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One can discuss disparate details and passages… but to no purpose. The importance of Leo Frobenius lies in his having proved that when art is sick the sickness is not just there [in the art]. 

It may well be the revolt of a superior man against certain conditions, it may be the submission of a weaker, or a unconscious man to certain contingencies, but it demonstrates the surrounding and inherent spiritual (and physical) state.

It could be a conscious attack of satire or meditated caricature, for example the “uglinesses” of someone like Grosz on the one hand, or the odious distortions that do not offend the painter who throws them on a canvas, or the man who engraves them.

To attack the symptoms of sickness without seeking out their cause is the procedure of a savage. Symptoms are to be studied. The basic causes of a sickness are cured by confronting or repairing them.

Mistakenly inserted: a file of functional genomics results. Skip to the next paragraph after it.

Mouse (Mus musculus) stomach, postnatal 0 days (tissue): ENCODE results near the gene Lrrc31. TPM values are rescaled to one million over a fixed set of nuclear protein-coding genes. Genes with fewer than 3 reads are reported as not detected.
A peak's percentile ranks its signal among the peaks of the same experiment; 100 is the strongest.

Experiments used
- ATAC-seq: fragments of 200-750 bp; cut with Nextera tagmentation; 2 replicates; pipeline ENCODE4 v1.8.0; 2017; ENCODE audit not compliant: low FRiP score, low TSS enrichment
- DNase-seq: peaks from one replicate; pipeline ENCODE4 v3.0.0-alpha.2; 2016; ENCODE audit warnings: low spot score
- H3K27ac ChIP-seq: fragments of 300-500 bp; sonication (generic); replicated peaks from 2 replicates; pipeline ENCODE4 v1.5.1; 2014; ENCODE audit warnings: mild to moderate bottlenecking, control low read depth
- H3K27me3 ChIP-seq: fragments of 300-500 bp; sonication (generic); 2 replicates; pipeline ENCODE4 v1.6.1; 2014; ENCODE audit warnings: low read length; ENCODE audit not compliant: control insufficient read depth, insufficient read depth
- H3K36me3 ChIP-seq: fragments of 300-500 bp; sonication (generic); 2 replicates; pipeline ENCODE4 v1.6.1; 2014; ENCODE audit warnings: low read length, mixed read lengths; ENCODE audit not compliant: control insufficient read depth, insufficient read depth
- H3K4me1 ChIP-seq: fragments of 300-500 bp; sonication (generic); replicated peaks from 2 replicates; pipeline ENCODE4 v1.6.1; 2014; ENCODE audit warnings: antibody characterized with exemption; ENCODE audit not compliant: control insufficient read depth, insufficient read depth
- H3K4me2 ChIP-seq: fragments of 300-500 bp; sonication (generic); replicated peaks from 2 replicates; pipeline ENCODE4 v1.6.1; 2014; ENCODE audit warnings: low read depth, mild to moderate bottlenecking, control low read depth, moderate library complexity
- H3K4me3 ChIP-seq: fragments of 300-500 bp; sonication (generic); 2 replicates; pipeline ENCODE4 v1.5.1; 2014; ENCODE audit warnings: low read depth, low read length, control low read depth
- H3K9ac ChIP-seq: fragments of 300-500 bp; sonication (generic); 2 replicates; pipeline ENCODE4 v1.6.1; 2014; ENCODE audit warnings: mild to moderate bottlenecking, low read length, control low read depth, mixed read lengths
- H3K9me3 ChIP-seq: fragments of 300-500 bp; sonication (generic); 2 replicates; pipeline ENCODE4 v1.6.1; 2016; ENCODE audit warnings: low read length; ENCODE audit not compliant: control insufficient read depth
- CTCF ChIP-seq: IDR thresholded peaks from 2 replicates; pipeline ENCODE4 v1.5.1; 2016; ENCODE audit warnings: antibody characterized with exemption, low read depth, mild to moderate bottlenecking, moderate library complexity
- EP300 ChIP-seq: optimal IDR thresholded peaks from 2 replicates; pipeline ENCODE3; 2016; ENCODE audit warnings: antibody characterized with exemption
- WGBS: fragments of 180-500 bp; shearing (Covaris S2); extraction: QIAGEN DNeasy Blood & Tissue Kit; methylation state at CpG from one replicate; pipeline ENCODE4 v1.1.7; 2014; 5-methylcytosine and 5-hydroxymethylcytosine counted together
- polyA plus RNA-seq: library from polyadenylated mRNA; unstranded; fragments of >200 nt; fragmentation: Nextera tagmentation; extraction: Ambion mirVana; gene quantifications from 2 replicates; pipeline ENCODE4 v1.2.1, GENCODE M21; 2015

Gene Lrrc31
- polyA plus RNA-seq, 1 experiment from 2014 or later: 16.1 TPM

Leo Frobenius was a great master of diagnosis: he created a whole institution, an entire education of perception. For example, an assistant of his, Fox, looks at a knitted tablecloth, strokes it with the tip of his fingers, and is able to comment: Budapest.

In this way a source of miracles is revealed, because the GeheimratFrobenius has performed miracles. Frobenius looks at the shape of two earth-ware pots, and predicts: “Go to such and such a place in Africa, dig and you will find the ruins of a civilization with such and such characteristics.” This was done and it was so.

This, we can see, is the eccelso as opposed to the nadir. In contrast to pre-war German scholarship, according to which a Teutonic archeologist was able to say: “These are only aesthetic data, they don’t present any interest.”

Frobenius truly represented the crisis of the system rather than in the system. And to us, who have not had the direct benefit of his instruction, he provides sidelights for the new totalitarian philosophy. The totalitarian state itself creates these, but in the state there are active elements as well as idle or passive ones (bromides).